Sunday, November 25, 2012

So why Don’t You (Orthodox) Ordain Women?

Within the Anglican Communion, there are two groups that pretty much oppose the ordination of women and the consecration of women as bishops. They are the Anglo-Catholics, who say this does not accord with Tradition, and the more evangelical wing, who say it does not accord with Scripture. So why do we Orthodox not ordain women? Is it for the Anglo-Catholic reason? Not really, although they are of course right. Is it for the evangelical reason? Not really, although yes, they too are right.

In Orthodox Christianity, there are many functions of a priest that a woman could do as well as a man and perhaps better. But one function, a principle one, is something she cannot do at all, and that is to serve, for liturgical purposes, as the icon of Christ. In our worship services, the priest ministers side-by-side with Christ, making visible to the congregation what Christ is doing invisibly. I suppose it’s a little like a sign-language interpreter standing alongside the news anchor for the benefit of the deaf. In Holy Communion, for example, it is Christ Who is feeding His people with His own Being but the priest distributes the Body and Blood. In Holy Baptism, only Christ can wash away your sins and incorporate you into His Body but the priest immerses you three times. In Confession, Christ Who forgives and absolves, but the priest prays over the penitent. And so on. The priest’s function is not to represent Christ as though He were absent, nor yet to “channel” Christ, but nevertheless, definitely to portray Him, to show forth visually the invisible Mystery.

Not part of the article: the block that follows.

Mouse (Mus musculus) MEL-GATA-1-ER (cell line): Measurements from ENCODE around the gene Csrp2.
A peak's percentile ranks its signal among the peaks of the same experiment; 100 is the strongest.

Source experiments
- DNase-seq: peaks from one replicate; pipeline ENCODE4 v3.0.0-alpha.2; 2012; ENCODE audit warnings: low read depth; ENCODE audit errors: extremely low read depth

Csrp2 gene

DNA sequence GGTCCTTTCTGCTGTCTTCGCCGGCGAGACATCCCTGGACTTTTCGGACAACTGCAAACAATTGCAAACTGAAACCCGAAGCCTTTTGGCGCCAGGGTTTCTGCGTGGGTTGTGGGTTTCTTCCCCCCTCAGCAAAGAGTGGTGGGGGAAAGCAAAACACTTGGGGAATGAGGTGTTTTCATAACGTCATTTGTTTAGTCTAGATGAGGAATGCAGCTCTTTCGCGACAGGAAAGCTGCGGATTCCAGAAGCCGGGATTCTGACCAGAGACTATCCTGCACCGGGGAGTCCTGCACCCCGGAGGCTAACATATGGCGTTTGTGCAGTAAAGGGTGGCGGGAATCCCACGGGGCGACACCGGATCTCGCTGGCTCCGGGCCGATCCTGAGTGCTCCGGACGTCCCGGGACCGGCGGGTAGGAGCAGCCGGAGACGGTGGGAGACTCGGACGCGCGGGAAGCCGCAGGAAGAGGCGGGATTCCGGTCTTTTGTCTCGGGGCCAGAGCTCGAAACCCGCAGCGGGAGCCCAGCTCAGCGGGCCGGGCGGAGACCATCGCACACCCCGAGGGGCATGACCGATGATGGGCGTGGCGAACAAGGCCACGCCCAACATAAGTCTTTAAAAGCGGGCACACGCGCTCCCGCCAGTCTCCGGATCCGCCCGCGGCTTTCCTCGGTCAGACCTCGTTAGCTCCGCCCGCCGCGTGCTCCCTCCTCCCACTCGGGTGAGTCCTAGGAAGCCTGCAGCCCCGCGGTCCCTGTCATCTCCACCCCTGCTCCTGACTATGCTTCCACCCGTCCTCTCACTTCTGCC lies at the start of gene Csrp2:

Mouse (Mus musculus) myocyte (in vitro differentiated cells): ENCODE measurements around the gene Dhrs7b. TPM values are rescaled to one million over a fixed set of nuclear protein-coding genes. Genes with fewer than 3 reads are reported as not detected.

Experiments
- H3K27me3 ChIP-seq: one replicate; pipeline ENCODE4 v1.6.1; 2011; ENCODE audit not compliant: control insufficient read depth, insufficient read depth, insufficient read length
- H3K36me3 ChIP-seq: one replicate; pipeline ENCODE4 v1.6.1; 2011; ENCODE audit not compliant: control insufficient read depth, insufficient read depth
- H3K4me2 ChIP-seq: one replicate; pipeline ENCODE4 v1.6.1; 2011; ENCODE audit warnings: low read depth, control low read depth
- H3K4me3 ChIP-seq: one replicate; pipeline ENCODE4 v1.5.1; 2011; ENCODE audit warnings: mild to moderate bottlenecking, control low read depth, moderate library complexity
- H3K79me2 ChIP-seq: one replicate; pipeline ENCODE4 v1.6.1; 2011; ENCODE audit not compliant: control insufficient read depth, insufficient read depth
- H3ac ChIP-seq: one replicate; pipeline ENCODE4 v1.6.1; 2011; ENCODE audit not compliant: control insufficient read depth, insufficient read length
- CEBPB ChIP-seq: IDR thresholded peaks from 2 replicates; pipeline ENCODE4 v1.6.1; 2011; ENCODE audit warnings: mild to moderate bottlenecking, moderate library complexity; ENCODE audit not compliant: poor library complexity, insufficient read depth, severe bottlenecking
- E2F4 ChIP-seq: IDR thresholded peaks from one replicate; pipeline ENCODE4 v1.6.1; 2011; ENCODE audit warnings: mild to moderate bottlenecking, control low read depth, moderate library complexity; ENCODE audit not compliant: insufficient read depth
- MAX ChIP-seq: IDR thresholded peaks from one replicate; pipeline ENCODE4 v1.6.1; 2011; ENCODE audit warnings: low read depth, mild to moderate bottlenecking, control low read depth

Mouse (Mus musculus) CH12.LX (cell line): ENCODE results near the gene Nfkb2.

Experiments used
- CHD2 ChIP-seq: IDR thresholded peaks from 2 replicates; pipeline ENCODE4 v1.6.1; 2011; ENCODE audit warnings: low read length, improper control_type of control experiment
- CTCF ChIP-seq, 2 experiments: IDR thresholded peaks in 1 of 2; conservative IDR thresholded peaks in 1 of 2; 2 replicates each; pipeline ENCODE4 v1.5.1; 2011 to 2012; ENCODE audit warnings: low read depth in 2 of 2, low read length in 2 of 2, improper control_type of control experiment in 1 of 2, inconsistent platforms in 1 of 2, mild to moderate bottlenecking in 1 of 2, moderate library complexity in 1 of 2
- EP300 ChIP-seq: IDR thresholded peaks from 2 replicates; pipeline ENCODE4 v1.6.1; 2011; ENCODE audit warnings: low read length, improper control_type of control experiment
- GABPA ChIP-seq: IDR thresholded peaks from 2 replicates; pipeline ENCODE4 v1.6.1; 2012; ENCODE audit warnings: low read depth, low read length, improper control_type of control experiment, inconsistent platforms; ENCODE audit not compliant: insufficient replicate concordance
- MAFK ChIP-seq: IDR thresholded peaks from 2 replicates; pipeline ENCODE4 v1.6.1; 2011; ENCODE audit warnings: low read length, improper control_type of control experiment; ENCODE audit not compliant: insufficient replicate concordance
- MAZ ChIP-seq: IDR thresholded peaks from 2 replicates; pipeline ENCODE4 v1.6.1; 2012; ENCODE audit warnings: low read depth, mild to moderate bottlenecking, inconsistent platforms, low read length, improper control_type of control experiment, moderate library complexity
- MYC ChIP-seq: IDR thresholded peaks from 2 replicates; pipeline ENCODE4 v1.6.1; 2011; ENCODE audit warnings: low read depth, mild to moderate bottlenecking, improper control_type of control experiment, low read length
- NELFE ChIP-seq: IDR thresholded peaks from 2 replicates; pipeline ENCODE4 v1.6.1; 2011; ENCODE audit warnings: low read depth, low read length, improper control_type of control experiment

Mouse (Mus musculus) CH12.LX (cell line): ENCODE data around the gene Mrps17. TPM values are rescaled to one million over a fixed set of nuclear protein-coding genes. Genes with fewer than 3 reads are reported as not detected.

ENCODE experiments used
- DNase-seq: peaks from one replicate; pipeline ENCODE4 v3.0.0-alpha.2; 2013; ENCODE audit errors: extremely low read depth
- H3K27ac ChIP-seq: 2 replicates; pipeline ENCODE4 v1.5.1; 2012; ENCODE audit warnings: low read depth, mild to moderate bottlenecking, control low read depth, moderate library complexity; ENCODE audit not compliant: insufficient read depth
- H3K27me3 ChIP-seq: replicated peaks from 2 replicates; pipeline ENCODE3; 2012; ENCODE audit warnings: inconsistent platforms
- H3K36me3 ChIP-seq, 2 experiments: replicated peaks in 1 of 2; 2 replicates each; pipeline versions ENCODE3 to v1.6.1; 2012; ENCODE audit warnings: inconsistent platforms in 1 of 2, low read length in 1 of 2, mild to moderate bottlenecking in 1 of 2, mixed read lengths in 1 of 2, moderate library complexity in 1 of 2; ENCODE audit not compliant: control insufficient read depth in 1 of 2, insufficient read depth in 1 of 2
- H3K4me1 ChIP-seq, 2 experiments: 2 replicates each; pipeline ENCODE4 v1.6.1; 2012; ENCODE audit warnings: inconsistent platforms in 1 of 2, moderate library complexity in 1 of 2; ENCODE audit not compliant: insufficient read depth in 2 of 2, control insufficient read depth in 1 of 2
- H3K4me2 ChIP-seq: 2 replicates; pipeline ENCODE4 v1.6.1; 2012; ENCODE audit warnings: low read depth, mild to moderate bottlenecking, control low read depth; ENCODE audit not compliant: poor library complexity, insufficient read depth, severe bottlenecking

And for whatever reason, whether we like it or not, the Word of God came into the world in male flesh. (We do not know why, but no, we do not blasphemously imagine this was male chauvinism in God, nor even a nod to it from Him to humor the sin.) The Lord did not appear on earth as a female, nor as androgynous, nor as a hermaphrodite, but as a man. It takes a man to iconize him.

But, but, but – you object – isn’t it much more important how a person’s soul looks than how his body does? Of course it is. But the fact that Thing One is much more important doesn’t make Thing Two unimportant. For liturgical purposes, a male is needed to be the living icon of Christ, just as in your parish Christmas pageant, a female is needed to portray the Virgin Mary.

And that’s it. There are other reasons, such as keeping to Holy Scripture and Holy Tradition, but this is the basic reason, the reason it's in Scripture and Tradition in the first place. It has nothing to do with superior and inferior status; but with different functions, different service, carried out by people who are all equals. It has nothing to do with who gets to lead, because it is clearly understood that Christ is always the Leader. It has nothing to do with power, because the Church operates not by command and control, but by Love. It has nothing to do with male chauvinism. In fact, I can testify that I have encountered far, far less male chauvinism inside the Orthodox Church than outside it and I’m actually not sure whether I’ve ever experienced it within the Church. I don’t mean there’s no such thing as an Orthodox Christian who is sexist; there’s bound to be; but I do mean sexism is an unOrthodox and unchristian thing. Orthodox Christianity provides neither encouragement nor haven nor pretext for it. After all, the person we revere and venerate the next most, after Jesus Christ, is His Mother.

Some posts on related issues from this blog you may like to check out are one on the priesthood in Orthodoxy and another on authority.


CJ said...

Thanks for the insightful post. I read it after I saw your response on Josephus' blog.